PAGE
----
The Iowa Crisis Part 1: Planes, Trains, and Automobiles

TL;DR American Airlines sucks. 

A few months ago Joe (that one professor I went to China with) mentioned that he and Daniel Kreiss were thinking about putting together a special topics course for the 2020 Iowa Caucuses. They wanted to do research on identity and voting behaviors and they needed a little muscle to do it. Enter us: 10 undergraduates from the school that share interests in political communications and social science. 

After applying for the course and receiving a little help from the Hussman School, we were ready to travel to the Midwest to follow candidates and take copious amounts of notes. 

The problem? Getting to Iowa. 

Our journey began on a Thursday evening as we leisurely made our way to Raleigh-Durham Airport to begin our travels. The crowds were light and getting through TSA seemed like it would be an absolute breeze. I saw a pre-flight glass of Chardonnay in my future, but I guess I was dreaming too soon. As we walked past the American Airlines ticket desk, they said: “If you’re headed to Charlotte, think again.”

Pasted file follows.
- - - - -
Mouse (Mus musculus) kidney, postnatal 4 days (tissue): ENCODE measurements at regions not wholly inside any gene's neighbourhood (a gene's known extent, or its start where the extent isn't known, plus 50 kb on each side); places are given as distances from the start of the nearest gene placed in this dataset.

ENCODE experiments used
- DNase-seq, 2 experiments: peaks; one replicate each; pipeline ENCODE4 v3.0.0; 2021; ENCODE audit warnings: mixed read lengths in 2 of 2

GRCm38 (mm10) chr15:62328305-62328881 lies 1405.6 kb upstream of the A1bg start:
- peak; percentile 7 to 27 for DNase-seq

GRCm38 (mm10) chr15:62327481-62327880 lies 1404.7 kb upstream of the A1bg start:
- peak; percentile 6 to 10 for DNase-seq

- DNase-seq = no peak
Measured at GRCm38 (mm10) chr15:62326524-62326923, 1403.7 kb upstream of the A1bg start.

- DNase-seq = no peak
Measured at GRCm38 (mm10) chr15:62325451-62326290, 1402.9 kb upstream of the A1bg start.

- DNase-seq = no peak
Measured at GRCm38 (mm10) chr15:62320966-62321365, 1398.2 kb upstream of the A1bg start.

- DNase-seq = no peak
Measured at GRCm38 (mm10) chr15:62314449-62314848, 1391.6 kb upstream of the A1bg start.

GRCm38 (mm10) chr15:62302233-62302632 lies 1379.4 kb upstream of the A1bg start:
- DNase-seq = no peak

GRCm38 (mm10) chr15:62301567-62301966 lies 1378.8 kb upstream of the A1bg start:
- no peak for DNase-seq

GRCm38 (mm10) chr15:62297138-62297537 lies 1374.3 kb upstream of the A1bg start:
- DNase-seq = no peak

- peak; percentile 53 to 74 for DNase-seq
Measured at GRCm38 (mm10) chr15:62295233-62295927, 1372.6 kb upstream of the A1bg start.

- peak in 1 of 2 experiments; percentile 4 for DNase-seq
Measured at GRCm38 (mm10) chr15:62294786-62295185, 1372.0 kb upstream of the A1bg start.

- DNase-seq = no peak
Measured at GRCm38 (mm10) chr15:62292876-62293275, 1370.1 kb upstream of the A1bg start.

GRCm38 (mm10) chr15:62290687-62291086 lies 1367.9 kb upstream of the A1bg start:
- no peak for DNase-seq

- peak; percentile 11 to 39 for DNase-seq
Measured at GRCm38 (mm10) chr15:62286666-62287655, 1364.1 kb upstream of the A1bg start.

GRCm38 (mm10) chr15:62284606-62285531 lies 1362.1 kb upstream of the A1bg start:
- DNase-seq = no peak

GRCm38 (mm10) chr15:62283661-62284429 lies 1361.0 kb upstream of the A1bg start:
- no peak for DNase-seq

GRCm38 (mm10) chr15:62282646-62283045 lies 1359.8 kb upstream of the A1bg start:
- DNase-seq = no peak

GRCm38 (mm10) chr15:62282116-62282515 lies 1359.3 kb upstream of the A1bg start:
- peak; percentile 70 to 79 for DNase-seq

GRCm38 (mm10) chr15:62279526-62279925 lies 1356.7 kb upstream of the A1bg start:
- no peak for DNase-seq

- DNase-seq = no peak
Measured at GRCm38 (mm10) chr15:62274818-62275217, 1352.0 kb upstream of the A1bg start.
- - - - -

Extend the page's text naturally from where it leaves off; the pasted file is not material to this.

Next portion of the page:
Um…excuse me? 

We walked up to our “friend” at the ticket desk and found out that our flight to Charlotte-Douglas was delayed and we would only have 10 minutes to make our connection. The other lady at the American desk said we’d need a miracle.

The man gave us an option of flying into Des Moines on Saturday, which would have made the entire research trip almost pointless if we were to miss two days on the ground.

So then we started thinking about our options. We already had two of our group members in Des Moines waiting on our arrival and our evening flight party consisted of ten people. Surely they could try to accommodate a large group, right?